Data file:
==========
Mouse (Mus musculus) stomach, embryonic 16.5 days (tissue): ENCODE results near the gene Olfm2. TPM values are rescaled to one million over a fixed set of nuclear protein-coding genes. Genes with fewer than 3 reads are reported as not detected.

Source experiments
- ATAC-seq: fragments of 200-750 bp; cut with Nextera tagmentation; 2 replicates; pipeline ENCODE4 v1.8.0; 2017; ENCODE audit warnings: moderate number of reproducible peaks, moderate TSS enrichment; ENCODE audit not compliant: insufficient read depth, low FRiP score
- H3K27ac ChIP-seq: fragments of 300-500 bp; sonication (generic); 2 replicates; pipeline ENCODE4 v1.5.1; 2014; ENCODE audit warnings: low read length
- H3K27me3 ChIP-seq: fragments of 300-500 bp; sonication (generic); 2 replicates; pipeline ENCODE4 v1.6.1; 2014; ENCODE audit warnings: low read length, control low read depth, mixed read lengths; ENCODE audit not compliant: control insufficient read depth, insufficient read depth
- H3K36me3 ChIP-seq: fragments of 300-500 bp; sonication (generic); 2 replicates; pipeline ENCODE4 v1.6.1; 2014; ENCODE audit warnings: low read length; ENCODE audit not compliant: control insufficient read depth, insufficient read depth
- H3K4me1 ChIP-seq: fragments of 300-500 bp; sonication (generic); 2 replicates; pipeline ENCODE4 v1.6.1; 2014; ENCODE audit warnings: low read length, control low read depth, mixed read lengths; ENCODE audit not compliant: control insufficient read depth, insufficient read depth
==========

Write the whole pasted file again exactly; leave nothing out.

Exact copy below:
Mouse (Mus musculus) stomach, embryonic 16.5 days (tissue): ENCODE results near the gene Olfm2. TPM values are rescaled to one million over a fixed set of nuclear protein-coding genes. Genes with fewer than 3 reads are reported as not detected.

Source experiments
- ATAC-seq: fragments of 200-750 bp; cut with Nextera tagmentation; 2 replicates; pipeline ENCODE4 v1.8.0; 2017; ENCODE audit warnings: moderate number of reproducible peaks, moderate TSS enrichment; ENCODE audit not compliant: insufficient read depth, low FRiP score
- H3K27ac ChIP-seq: fragments of 300-500 bp; sonication (generic); 2 replicates; pipeline ENCODE4 v1.5.1; 2014; ENCODE audit warnings: low read length
- H3K27me3 ChIP-seq: fragments of 300-500 bp; sonication (generic); 2 replicates; pipeline ENCODE4 v1.6.1; 2014; ENCODE audit warnings: low read length, control low read depth, mixed read lengths; ENCODE audit not compliant: control insufficient read depth, insufficient read depth
- H3K36me3 ChIP-seq: fragments of 300-500 bp; sonication (generic); 2 replicates; pipeline ENCODE4 v1.6.1; 2014; ENCODE audit warnings: low read length; ENCODE audit not compliant: control insufficient read depth, insufficient read depth
- H3K4me1 ChIP-seq: fragments of 300-500 bp; sonication (generic); 2 replicates; pipeline ENCODE4 v1.6.1; 2014; ENCODE audit warnings: low read length, control low read depth, mixed read lengths; ENCODE audit not compliant: control insufficient read depth, insufficient read depth